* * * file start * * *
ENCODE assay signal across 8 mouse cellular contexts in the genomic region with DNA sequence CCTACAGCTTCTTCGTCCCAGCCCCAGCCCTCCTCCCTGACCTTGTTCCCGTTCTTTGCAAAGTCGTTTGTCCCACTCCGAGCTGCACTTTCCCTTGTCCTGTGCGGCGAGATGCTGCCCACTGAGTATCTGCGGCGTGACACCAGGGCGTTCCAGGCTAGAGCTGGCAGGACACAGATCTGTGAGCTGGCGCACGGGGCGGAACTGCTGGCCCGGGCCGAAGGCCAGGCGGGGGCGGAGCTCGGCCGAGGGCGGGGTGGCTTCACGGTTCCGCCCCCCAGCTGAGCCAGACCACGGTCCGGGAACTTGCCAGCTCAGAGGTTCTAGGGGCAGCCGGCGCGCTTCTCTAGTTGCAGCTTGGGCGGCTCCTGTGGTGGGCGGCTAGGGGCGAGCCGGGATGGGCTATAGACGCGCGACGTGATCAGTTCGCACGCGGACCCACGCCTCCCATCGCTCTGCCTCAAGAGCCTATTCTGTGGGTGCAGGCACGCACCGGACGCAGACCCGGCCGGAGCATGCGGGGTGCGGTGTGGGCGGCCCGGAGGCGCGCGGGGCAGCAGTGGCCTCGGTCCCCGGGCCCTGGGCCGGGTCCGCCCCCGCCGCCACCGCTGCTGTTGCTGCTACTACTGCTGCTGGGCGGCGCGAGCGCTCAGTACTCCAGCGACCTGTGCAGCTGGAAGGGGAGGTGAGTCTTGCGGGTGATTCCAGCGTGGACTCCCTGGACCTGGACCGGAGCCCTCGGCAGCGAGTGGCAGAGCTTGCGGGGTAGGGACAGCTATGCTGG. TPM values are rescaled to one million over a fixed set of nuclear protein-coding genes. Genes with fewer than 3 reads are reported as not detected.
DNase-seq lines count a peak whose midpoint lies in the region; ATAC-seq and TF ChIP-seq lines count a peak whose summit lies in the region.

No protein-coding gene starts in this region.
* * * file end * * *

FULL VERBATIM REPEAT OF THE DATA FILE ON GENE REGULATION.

ENCODE assay signal across 8 mouse cellular contexts in the genomic region with DNA sequence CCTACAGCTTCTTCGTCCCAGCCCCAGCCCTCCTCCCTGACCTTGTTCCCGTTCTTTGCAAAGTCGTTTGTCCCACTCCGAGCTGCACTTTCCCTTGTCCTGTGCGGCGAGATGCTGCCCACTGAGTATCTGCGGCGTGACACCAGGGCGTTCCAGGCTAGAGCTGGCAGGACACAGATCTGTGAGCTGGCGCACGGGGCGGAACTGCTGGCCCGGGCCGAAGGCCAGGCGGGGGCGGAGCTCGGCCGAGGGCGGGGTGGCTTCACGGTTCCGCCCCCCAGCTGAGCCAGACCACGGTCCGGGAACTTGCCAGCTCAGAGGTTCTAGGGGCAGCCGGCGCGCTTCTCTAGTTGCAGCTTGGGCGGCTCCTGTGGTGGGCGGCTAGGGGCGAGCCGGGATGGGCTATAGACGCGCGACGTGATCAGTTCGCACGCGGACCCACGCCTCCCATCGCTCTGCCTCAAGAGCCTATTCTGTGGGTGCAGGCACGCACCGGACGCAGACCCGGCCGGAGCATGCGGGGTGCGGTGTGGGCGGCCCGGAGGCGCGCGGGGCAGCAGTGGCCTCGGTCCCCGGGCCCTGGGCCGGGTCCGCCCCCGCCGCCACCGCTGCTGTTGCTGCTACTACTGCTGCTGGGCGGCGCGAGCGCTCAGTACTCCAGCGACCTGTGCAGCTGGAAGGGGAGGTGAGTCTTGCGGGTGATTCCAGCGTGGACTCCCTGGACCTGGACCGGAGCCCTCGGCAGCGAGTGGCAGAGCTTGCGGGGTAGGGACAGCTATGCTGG. TPM values are rescaled to one million over a fixed set of nuclear protein-coding genes. Genes with fewer than 3 reads are reported as not detected.
DNase-seq lines count a peak whose midpoint lies in the region; ATAC-seq and TF ChIP-seq lines count a peak whose summit lies in the region.

No protein-coding gene starts in this region.